(born May 11, 1916, Iria Flavia, Spain—died Jan. 17, 2002, Madrid) Spanish writer. As a young man Cela served with Francisco Franco’s forces in the Spanish Civil War; his literary works, however, represent a renunciation of his former Falangist sympathies. Primarily novels, short narratives, and travel diaries of Spain and Latin America, they are characteristically experimental and innovative in form and content. He is sometimes credited with establishing tremendismo, a narrative style tending to emphasize violence and grotesque imagery. He is perhaps best known for his first novel, The Family of Pascual Duarte (1942); other works include The Hive (1951) and the avant-garde San Camilo, 1936 (1969). In 1989 he was awarded the Nobel Prize for Literature.
Birth Place: Irva Flavia, Spain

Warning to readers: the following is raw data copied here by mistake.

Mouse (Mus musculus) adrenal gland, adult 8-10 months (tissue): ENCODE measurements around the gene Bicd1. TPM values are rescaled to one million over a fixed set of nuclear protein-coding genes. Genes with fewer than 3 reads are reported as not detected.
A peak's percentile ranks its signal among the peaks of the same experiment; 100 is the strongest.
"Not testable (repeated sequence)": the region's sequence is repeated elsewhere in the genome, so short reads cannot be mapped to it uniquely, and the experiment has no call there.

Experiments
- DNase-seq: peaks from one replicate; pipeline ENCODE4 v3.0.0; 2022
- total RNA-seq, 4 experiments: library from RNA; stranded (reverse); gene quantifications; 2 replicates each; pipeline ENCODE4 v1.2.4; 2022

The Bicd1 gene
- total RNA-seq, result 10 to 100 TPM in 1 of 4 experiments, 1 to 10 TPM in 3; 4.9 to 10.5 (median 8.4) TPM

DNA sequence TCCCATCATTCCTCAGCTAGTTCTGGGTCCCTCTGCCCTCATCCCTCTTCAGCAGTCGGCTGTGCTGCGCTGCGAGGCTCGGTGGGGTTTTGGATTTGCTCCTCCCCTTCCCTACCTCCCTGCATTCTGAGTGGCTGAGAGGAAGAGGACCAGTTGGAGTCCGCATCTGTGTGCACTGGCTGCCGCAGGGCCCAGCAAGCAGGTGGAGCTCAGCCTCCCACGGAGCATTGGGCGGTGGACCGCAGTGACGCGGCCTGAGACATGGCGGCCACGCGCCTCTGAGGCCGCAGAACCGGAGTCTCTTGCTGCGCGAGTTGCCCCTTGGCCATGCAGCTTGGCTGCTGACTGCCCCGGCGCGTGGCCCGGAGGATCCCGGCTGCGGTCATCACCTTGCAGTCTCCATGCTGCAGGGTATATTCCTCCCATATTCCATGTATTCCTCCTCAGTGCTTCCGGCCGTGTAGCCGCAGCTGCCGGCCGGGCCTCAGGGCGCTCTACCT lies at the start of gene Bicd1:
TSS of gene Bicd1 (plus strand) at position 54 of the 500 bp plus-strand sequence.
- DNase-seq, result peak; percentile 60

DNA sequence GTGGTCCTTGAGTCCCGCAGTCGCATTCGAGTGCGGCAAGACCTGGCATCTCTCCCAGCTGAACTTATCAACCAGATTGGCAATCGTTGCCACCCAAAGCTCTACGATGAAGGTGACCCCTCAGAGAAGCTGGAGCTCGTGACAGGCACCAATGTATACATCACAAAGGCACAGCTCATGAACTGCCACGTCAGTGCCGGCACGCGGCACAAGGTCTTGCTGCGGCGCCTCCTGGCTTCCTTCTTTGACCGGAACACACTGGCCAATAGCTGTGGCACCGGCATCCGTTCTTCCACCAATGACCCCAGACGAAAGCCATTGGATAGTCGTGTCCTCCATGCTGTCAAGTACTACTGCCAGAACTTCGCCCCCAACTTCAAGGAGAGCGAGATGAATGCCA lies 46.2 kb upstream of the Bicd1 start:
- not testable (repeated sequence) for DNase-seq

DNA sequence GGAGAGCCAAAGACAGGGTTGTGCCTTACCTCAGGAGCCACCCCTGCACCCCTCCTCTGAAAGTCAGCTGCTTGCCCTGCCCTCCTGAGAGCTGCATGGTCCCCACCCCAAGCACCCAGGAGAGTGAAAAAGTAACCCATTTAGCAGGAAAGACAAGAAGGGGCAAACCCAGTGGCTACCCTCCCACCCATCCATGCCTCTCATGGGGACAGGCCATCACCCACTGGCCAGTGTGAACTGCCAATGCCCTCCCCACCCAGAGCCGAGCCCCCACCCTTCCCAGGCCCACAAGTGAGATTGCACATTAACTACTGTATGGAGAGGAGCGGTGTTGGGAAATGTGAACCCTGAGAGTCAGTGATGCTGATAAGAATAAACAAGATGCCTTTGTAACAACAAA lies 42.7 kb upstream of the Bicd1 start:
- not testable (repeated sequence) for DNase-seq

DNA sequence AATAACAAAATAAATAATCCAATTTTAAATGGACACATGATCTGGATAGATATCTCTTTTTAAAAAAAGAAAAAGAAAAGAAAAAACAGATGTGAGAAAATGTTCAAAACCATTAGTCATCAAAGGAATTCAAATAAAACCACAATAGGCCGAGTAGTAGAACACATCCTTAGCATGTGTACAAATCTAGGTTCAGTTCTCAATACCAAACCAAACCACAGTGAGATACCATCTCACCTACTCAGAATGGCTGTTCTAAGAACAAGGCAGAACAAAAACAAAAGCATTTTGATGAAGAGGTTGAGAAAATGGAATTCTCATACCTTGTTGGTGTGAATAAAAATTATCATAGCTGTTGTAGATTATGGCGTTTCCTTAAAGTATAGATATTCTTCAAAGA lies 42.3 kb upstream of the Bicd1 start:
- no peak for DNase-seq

Death Place: Madrid, national capital, Spain
Name: Cela, Camilo José or Camilo José Cela
Activity: Spanish writer
Keywords: Madrid, novel, “Hive, The”, “molino de viento, y otras novelas cortas, El”, Irva Flavia, “Madera de boj”, Cervantes Prize, reference work, Spanish, short story, “Judíos, moros y cristanios”, “Viaje a al Alcarría”, “Papeles de Son Armadans”, Cela, Camilo José, “Family of Pascual Duarte, The”, “Nuevo viaje a la Alcarría”, Spanish literature, “Miño al Bidasoa, Del”, Camilo José Cela, travel literature, Nobel Prize in Literature, “Mazurca para dos muertos”, “Cristo versus Arizona”, Latin America, magazine, literature, Spain, “San Camilo, 1936”, Nobel Prize, tremendismo, “Dicconario secreto”, “cruz de San Andrés, La”, “Esas nubes que pasan”